The corpus of Pyu inscriptions is the last virtually untouched corpus of Southeast Asian inscriptions. Besides rare inscriptions in Sanskrit (in a North Indian form of Brāhmī script), and Pali (in South Indian Brāhmī), the major part of the corpus is formed by inscriptions in a language belonging to the Tibeto-Burman family written in its own characteristic form of Indic script whose closest Indian model seems to be the corpus of inscriptions of Nagarjunakonda (Andhra Pradesh), dating to the 3rd and 4th centuries. This suggests that Pyu might be among the oldest attested Tibeto-Burman languages. The script shows several innovative features whose interpretation has not yet been settled. So far, the language has been approached almost exclusively on the basis of one quadrilingual (Burmese-Mon-Pali-Pyu) inscription, while dozens of others, including a bilingual text (Sanskrit with Pyu glosses), remain unstudied. My research on the Pyu corpus, launched in 2012 and undertaken since 2014 in collaboration with linguist J.K. Wheatley, aims to establish an up-to-date inventory; to gather high-resolution images for each entry; to produce exact transliterations of all inscriptions; and on this basis to make contributions to the decipherment of the Pyu language. This lecture will offer a first report on our research.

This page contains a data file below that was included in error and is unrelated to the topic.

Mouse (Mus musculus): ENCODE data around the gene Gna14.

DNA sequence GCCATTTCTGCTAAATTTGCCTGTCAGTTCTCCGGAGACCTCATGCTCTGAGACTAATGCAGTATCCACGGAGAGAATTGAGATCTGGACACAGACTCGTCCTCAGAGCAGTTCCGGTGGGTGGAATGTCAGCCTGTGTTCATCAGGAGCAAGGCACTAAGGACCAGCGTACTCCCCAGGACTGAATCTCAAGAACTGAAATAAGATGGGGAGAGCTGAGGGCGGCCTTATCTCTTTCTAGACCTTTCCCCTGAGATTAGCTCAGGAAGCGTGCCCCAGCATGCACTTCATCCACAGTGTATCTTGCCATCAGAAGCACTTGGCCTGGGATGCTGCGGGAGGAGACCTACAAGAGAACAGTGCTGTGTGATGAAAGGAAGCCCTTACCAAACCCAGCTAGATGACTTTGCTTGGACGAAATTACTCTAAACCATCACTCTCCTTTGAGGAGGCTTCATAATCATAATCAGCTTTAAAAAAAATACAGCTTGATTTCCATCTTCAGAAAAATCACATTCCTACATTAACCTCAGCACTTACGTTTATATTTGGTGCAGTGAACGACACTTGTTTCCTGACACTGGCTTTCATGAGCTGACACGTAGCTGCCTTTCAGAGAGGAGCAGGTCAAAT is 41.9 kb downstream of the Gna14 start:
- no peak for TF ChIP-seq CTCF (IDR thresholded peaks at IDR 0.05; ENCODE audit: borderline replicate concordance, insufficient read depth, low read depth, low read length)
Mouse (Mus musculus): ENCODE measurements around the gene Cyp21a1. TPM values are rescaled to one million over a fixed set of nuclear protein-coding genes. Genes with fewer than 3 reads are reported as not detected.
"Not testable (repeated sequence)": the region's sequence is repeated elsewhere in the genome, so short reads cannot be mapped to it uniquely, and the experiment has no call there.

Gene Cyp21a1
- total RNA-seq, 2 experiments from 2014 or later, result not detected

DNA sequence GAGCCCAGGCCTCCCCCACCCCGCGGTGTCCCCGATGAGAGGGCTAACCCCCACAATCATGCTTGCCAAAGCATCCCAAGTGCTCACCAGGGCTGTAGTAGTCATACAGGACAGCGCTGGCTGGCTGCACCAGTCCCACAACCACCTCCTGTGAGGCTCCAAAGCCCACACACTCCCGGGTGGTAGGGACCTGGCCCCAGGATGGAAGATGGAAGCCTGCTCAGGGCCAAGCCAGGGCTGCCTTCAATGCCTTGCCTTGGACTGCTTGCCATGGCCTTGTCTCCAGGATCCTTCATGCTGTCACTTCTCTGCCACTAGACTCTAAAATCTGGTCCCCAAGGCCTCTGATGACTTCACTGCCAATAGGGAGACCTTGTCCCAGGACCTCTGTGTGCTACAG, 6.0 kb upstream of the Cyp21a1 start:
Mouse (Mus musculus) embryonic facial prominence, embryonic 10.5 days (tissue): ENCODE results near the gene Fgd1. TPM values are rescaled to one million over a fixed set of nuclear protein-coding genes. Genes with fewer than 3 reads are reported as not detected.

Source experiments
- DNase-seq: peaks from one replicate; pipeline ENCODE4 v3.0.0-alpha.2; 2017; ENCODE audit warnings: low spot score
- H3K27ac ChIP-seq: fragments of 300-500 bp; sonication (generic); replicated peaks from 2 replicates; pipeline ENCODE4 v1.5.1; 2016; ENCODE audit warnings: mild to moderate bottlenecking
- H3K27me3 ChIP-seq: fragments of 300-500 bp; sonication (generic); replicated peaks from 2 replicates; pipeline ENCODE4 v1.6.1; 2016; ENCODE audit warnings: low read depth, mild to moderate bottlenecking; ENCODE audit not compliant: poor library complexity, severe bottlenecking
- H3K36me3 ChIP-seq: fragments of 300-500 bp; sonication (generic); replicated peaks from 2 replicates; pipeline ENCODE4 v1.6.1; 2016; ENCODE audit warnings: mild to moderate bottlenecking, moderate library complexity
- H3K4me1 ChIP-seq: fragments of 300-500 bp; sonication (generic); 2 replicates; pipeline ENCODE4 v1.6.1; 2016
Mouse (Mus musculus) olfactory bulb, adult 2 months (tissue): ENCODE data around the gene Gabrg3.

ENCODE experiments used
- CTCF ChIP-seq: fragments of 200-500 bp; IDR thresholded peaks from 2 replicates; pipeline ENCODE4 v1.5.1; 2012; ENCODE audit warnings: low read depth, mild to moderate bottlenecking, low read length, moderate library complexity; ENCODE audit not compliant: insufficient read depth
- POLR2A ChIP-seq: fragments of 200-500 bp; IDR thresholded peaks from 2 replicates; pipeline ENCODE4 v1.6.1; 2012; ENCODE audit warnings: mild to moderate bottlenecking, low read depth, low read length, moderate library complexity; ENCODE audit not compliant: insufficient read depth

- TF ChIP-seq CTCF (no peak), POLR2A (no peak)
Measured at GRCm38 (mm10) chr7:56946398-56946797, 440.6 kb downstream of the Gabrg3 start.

Arlo Griffiths received his PhD in Sanskrit from Leiden University. After holding a position as lecturer in Indian Religions at the University of Groningen, and holding the chair of Sanskrit at Leiden University, he joined the French School of Asian Studies (EFEO) in 2008 as Professor of Southeast Asian history. Taking a resolutely philological approach to history-writing, his main fields of interest are Hindu and Buddhist religious/ritual literature in Sanskrit, on the one hand, and inscriptions of South and Southeast Asia in Sanskrit and vernacular languages, on the other. He was posted at the EFEO’s Jakarta Centre from 2009 through 2014, and now teaches in Paris and Lyon.
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